Although peak incidence of thyroid cancer occurs in patients aged 50 and older, about two percent of cases occur in patients under the age of 20. After a suspicious nodule is detected in the neck, patients typically undergo fine-needle aspiration biopsy. Whereas many cancers have common cellular signposts identified via biopsy, for many thyroid nodules there are no reliable markers to distinguish invasive from benign neoplasms.
“This diagnostic challenge leads to indeterminate biopsies in up to 30 percent of cases,” said Vivian Weiss, M.D., assistant professor of pathology, microbiology and immunology at Vanderbilt University Medical Center. Weiss recently received grants from the V Foundation for Cancer Research and Children’s Cancer Research Fund to investigate pediatric thyroid cancer mutations with a focus on improving diagnostics and revealing pathways for targeted therapies.
“With an atypical biopsy result where we can’t tell if it is benign or malignant, the children go to surgery,” Weiss said. “They lose at least half their thyroid in order to get a diagnosis, which sometimes necessitates lifelong thyroid hormone replacement.”
For children with advanced or metastatic thyroid cancer, surgery and radioactive iodine (RAI) are the mainstays of treatment. RAI treatment can have long-term effects including dry mouth, infertility, and secondary cancers. Among her goals for the research, Weiss hopes that it will spur the development of effective radiation-sparing drugs.
Pediatric Thyroid Cancer is Understudied
Removal of the thyroid and RAI are typically curative if the cancer is detected early. Five-year thyroid cancer survival rates are around 98 percent in the general population. Unfortunately, children are more likely than adults to have metastatic thyroid cancer at diagnosis. Add this to the high rate of inconclusive needle biopsies and thyroid excision, and the need for improved diagnostic tools and targeted treatment is clear.
“Pediatric thyroid cancer is not well-studied, despite it being one of the most common solid tumors in children and adolescents,” Weiss said. “The mutations seem to be somewhat different in children and adults. We have evidence that children’s tumors are driven more by gene fusions, while adult cancers are commonly BRAF-driven.”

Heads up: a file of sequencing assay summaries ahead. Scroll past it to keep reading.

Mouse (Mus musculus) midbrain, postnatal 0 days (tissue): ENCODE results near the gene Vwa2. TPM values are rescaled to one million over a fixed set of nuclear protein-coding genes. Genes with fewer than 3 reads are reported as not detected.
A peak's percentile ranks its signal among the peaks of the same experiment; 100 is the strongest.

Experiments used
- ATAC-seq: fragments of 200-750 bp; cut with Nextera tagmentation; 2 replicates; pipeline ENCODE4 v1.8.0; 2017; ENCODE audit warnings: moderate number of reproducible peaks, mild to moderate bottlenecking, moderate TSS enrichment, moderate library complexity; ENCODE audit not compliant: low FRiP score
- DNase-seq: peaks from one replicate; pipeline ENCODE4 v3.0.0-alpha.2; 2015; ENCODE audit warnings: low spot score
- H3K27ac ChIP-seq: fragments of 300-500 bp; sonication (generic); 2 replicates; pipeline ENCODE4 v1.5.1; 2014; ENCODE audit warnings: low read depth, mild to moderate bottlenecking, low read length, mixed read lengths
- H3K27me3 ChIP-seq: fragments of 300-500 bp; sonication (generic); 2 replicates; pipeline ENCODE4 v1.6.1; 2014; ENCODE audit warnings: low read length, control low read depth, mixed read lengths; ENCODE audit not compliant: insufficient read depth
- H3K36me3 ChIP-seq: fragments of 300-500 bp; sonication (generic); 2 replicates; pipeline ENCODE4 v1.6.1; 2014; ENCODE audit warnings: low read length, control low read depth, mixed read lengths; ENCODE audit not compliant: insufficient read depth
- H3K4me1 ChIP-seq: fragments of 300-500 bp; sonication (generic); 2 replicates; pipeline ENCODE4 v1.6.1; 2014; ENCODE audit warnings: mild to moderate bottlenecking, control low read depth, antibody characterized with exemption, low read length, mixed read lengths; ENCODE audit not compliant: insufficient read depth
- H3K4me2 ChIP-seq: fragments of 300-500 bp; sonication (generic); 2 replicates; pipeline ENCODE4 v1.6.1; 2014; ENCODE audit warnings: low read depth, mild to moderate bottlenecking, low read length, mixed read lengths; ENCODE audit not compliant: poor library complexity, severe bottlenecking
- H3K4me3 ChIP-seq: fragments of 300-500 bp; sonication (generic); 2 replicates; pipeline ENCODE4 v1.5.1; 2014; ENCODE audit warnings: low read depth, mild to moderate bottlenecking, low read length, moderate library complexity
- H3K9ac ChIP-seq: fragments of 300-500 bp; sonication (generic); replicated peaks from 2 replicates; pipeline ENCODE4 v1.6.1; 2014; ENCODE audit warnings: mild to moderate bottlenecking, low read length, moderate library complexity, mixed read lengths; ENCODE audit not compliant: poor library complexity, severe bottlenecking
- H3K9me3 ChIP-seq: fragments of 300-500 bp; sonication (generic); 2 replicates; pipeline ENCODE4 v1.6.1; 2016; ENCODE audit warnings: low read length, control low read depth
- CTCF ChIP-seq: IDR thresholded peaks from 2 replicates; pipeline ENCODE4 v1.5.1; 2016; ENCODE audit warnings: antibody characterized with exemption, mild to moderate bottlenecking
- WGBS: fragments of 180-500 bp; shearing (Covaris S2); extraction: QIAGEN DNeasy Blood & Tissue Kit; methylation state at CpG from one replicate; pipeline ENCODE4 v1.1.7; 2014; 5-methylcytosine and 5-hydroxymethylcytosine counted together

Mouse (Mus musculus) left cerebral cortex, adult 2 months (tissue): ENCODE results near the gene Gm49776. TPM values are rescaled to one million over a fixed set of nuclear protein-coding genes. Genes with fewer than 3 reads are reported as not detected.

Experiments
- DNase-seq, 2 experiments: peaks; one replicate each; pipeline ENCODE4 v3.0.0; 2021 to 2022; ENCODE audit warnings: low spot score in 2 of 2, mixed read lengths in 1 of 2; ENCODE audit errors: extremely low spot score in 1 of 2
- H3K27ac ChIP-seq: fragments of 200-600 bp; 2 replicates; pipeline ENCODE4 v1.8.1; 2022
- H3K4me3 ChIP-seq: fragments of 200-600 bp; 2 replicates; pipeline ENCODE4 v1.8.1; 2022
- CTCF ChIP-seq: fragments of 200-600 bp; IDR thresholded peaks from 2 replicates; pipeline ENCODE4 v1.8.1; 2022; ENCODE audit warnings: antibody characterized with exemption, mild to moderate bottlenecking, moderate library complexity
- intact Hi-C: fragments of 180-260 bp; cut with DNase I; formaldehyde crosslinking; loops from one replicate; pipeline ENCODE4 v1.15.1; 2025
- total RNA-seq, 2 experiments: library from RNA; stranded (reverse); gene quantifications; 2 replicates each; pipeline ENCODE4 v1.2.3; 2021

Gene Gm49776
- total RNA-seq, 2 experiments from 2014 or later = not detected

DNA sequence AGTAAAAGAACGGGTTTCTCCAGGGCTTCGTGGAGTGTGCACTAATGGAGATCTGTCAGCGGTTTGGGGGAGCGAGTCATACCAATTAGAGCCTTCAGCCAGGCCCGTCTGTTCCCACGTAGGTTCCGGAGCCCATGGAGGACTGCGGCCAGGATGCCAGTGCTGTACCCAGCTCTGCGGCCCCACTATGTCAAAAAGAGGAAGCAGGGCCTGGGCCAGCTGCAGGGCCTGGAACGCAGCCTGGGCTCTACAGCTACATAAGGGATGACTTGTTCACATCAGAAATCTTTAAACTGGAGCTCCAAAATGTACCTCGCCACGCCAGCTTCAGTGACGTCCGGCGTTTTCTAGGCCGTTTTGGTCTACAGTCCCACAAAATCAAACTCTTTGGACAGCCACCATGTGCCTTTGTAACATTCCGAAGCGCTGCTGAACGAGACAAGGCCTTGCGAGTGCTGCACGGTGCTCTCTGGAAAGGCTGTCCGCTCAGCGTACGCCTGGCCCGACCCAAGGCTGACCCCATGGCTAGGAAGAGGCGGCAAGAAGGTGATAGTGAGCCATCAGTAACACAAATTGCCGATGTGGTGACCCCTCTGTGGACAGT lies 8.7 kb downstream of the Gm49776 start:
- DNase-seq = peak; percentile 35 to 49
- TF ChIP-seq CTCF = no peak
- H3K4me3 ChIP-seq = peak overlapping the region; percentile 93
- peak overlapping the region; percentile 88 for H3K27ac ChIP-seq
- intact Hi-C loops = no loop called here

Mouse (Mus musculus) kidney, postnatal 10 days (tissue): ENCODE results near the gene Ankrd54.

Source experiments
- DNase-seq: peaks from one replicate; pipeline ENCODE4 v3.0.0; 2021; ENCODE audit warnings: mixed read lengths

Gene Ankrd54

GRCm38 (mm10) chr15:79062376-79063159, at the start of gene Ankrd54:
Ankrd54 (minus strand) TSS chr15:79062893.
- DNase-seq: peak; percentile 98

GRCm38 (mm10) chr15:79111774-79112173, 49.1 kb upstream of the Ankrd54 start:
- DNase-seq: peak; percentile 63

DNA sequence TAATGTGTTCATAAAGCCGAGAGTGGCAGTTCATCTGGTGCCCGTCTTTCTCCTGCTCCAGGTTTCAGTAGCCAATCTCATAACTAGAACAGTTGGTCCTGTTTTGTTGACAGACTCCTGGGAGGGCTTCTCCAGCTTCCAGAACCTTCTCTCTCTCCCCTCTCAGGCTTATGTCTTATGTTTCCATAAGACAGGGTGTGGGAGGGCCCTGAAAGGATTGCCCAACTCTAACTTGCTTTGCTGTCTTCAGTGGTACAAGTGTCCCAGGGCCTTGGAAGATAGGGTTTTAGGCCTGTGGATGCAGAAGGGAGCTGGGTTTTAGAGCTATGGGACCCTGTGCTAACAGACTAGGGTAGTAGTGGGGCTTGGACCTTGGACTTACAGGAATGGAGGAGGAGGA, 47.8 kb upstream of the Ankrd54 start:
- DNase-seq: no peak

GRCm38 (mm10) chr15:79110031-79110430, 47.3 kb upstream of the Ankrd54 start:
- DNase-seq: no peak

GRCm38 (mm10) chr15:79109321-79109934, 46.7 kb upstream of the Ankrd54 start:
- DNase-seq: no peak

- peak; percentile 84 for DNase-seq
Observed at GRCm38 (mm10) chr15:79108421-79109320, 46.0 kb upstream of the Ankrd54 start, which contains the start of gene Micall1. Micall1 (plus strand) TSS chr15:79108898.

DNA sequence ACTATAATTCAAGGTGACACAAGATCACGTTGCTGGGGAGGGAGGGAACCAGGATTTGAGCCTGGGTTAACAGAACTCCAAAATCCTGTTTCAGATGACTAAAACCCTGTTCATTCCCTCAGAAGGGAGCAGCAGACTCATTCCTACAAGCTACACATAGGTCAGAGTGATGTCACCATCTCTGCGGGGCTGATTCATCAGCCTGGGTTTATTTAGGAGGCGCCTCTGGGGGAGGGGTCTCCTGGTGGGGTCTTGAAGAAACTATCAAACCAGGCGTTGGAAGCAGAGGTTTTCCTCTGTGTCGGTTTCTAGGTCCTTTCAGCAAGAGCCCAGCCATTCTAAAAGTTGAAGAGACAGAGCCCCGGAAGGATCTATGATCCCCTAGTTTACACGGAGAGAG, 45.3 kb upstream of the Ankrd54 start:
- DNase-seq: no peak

Since the V Foundation for Cancer Research focuses on older children and the Children’s Cancer Research Fund focuses on children aged 10 and younger, Weiss’ work will help delineate thyroid cancer over a broad age range within pediatrics. “Thyroid cancer is probably different in younger and older children,” Weiss said. “For instance, hormones such as estrogens may not drive thyroid cancer growth in a five- or six-year-old, whereas they might drive it in a 16-year-old or an 18-year-old.”
“Pediatric thyroid cancer is not well-studied, despite it being one of the most common solid tumors in children and adolescents. We need to study the molecular drivers to improve diagnosis and management.”
Improving the Genetic Knowledge Base
The knowledge base on thyroid cancer is partially limited by the fact that some widely used “thyroid cancer” cell lines are redundant, and a few are misidentified and derived from other cancers, muddying understanding of the illness. To work around this flaw, Weiss will use tissue samples collected prospectively for a pediatric thyroid cancer bio-bank to develop her own cell cultures. In addition, she will use 3D organoids, both in vitro and implanted into animal models, to investigate tumor growth and novel drug treatment.
Weiss hopes genetic sequencing will also reveal diagnostic mutations. This could yield not only improved methods of cancer detection in needle biopsy-derived samples but new, targeted treatment pathways.
For a child with a suspicious neck nodule, Weiss’s research could mean the difference between a simple needle biopsy and an unnecessary surgery, followed by lifelong hormone replacement therapy. “Through a better understanding of the genetic landscape, we want to improve how we diagnose and treat children with thyroid cancer while sparing those without cancer from unnecessary treatment,” Weiss said.